Californians Fear Larry Elder Could Be The Next Trump If He Takes Governor Recall Election

He thinks racism and sexism are "exaggerated"

Larry Elder Donald Trump Gavin Newsom Ringo Chiu / Max Elram / Evan El-Amin / Shutterstock

With less than a week to go until California's gubernatorial recall election, Republican candidate Larry Elder stands as Gov. Gavin Newsom's biggest threat. 

Elder, a radio talk show host and author, is making waves with polarizing rhetoric around vaccines, racism and more that many will recognize from a certain former president. 

Democrats — from Senator Bernie Sanders to former President Barack Obama — are all stepping up to urge voters to stop this Republican power-grab.


But in what was once a reliably Blue state, California's interest in Elders is a terrifying reflection of Trump's continued influence. 


Why Larry Elder is a threat to Gavin Newsom in California's governor recall elections.

Currently seated Governor Gavin Newsom holds a majority in the recall election polls — gradually increasing the current 54.7% of people who want to keep him in while 41.7% of people want him removed.

However, Elder has already outraised his competition in campaign funding and solidified his place as the fron-trunner for the Republican party.

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That’s not the only reason Newsom is fearful about “what’s at stake” in the recall. 

At a digital meeting of progressive activists on Monday, the governor said “Some say he’s the most Trump of the candidates. I say he’s even more extreme than Trump.”


This is widely true — even fellow Republicans believe that some of his views are too extreme.

Larry Elder thinks racism and sexism are exaggerated.

He has also made a habit of sharing controversial ideas and saying a lot of misogynistic and racism-denying statements.

“Glass ceiling? Ha! What glass ceiling? Women, women exaggerate the problem of sexism," radio host Larry Elder said in a 1996 ad for his radio show, “Blacks exaggerate the significance of racism."

In the ad, he also criticizes welfare and says that affirmative action is wrong — and although he said all of this 25 years ago, he has maintained his radical ideas.

Recently, Elder was attacked by a woman in a gorilla mask who threw an egg — and narrowly missed Elder — before reportedly hitting his security.


Some have labeled the incident a "hate crime," perhaps Elder should reconsider the severity of racism if he is being targeted by racially motivated attacks. 

Larry Elder rejects vaccine science.

Recently, he rejected the science that young people need to be vaccinated against Covid-19 — despite children's hospitalizations being at an all time high — and is against vaccine and mask mandates.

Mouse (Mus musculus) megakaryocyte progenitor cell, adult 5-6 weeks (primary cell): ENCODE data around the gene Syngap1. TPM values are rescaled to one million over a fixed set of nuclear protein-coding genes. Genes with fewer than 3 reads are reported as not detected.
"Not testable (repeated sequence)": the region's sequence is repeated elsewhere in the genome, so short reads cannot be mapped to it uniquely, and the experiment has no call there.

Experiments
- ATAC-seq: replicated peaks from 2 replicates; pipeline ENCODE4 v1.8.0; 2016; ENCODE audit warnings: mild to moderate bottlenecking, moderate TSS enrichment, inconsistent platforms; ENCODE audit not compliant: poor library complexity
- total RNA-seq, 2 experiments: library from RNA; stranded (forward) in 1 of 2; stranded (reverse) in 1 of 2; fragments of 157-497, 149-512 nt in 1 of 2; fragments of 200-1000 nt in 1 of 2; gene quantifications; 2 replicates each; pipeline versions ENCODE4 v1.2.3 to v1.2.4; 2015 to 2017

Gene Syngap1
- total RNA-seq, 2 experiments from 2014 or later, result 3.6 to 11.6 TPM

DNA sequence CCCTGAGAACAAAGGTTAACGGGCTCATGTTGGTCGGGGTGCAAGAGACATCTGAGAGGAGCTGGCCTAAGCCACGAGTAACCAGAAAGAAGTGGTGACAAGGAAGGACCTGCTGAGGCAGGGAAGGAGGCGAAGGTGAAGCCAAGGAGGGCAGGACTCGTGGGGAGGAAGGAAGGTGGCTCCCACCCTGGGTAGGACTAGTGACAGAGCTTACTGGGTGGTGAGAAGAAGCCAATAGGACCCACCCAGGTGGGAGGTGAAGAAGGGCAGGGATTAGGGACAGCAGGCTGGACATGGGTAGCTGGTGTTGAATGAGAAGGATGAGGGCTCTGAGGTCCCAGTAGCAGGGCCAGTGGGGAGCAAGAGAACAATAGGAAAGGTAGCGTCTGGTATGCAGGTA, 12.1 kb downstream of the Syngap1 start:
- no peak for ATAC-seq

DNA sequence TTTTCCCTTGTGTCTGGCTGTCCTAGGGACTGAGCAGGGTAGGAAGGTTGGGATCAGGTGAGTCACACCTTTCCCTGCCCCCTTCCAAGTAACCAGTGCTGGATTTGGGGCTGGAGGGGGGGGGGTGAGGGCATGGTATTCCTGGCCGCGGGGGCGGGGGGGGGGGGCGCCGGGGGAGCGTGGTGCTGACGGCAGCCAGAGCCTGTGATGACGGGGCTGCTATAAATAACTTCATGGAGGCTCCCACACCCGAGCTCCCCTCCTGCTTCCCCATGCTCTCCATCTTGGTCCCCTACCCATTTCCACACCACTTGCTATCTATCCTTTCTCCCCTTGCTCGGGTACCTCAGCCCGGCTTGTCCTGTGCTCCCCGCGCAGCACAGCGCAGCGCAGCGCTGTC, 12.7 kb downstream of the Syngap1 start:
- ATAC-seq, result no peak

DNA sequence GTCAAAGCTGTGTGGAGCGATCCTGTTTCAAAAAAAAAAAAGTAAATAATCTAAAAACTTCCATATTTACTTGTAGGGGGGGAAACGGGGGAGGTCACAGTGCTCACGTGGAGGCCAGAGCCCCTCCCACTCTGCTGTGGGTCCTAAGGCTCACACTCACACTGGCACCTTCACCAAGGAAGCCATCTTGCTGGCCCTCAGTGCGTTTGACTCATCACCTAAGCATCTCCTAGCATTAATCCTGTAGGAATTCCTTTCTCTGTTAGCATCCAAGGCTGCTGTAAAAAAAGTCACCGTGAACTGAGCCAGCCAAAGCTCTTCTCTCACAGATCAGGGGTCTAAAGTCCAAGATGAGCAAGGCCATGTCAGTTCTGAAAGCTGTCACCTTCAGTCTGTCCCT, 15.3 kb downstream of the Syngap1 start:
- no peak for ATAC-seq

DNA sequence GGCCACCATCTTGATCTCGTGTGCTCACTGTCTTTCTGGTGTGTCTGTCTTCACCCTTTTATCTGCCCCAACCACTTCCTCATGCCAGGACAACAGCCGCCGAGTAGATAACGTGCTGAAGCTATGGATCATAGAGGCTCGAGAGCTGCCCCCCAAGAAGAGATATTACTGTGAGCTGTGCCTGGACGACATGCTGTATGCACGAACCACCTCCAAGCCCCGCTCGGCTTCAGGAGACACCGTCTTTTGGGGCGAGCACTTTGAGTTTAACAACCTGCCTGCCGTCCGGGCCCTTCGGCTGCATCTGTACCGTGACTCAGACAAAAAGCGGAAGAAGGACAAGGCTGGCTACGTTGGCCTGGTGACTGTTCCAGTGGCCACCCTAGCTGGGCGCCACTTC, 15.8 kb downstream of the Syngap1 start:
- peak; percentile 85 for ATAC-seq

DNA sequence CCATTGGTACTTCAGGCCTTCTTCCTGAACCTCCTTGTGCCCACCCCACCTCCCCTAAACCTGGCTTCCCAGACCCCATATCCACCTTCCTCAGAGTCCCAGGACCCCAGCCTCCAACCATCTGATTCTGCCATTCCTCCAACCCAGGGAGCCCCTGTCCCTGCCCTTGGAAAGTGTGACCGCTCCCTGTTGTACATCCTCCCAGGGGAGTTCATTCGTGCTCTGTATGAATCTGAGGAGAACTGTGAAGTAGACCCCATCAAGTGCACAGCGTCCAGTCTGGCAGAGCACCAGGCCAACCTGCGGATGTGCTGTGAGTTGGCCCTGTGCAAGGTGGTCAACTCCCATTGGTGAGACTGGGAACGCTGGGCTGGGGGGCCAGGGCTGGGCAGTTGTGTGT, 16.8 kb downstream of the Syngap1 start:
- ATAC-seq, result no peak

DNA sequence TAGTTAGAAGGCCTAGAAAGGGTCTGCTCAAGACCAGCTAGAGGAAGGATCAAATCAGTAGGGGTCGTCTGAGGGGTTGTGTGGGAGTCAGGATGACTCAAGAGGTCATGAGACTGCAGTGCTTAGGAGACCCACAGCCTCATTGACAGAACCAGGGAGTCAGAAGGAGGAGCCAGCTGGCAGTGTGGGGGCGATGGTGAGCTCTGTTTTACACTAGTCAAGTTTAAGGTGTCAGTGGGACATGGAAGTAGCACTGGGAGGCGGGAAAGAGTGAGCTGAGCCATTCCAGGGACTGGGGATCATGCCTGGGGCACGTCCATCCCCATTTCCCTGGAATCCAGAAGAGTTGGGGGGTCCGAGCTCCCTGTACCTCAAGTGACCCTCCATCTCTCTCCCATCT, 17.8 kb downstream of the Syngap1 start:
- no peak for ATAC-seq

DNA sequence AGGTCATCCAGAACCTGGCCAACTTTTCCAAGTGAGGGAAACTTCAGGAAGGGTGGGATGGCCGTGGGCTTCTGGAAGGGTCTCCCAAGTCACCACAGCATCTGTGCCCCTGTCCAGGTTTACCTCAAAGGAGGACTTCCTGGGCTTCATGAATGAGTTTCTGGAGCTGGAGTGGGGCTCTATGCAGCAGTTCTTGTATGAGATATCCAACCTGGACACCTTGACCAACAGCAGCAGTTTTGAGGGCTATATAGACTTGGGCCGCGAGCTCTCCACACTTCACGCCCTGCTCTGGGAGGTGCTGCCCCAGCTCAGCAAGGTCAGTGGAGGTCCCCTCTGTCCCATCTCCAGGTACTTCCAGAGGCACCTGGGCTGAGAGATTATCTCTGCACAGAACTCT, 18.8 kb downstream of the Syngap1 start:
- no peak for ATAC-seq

According to the CDC, more than 49,000 children have been hospitalized with Covid-19, and the numbers for young people being hospitalized are increasing.


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Elder wants to reduce minimum wage.

Elder also believes that “the ideal minimum wage is $0,” adding that “For somebody who’s never run a business to tell business people… ‘I’m going to jack up your price of labor, and you’re going to deal with it,’ to me, it’s offensive.”

California is the fifth-largest economy in the world — meaning that when placed as a separate entity than the country as a whole, it ranks at number 5, beating the GDP of countries like the UK and India.

This sort of economic growth did not come from a state that has a $0 minimum wage. On the contrary, the minimum wage sits at $14/hour and will be raised to $15 by 2023.


Productivity and GDP continue to rise in the state, despite the pandemic’s threat to job growth. In a state with a skyrocketing cost of living that’s pushed by the overinflated housing market, a $0 minimum wage would likely worsen the homelessness crisis, which is something that Newsom has been called out for.

California's homelessness remains Newsom's biggest failure.

"How about fulfilling the campaign promise you made to people in your city,” Elder said in a press Conference on Tuesday, “to deal with the homeless problem that has only gotten worse and worse and worse.”

A massive thorn in the side of Newsom’s governorship, the homelessness crisis is rooted in much deeper issues than his lack of ability to reduce the threat.


"We don't build housing for people at all income levels, and as a consequence we worsen the homeless crisis," Newsom said in a February 2020 speech.

But the governor has taken large steps to reduce the number of homeless people on the streets, saying on Tuesday that "We're just winding up. I'm really motivated and excited.”

With the recall election coming up on Tuesday, September 14th, Newsom is poised to remain as California governor, but anything could happen as Elder continues to grow in popularity.

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Isaac Serna-Diez is a writer who focuses on entertainment and news, and social justice.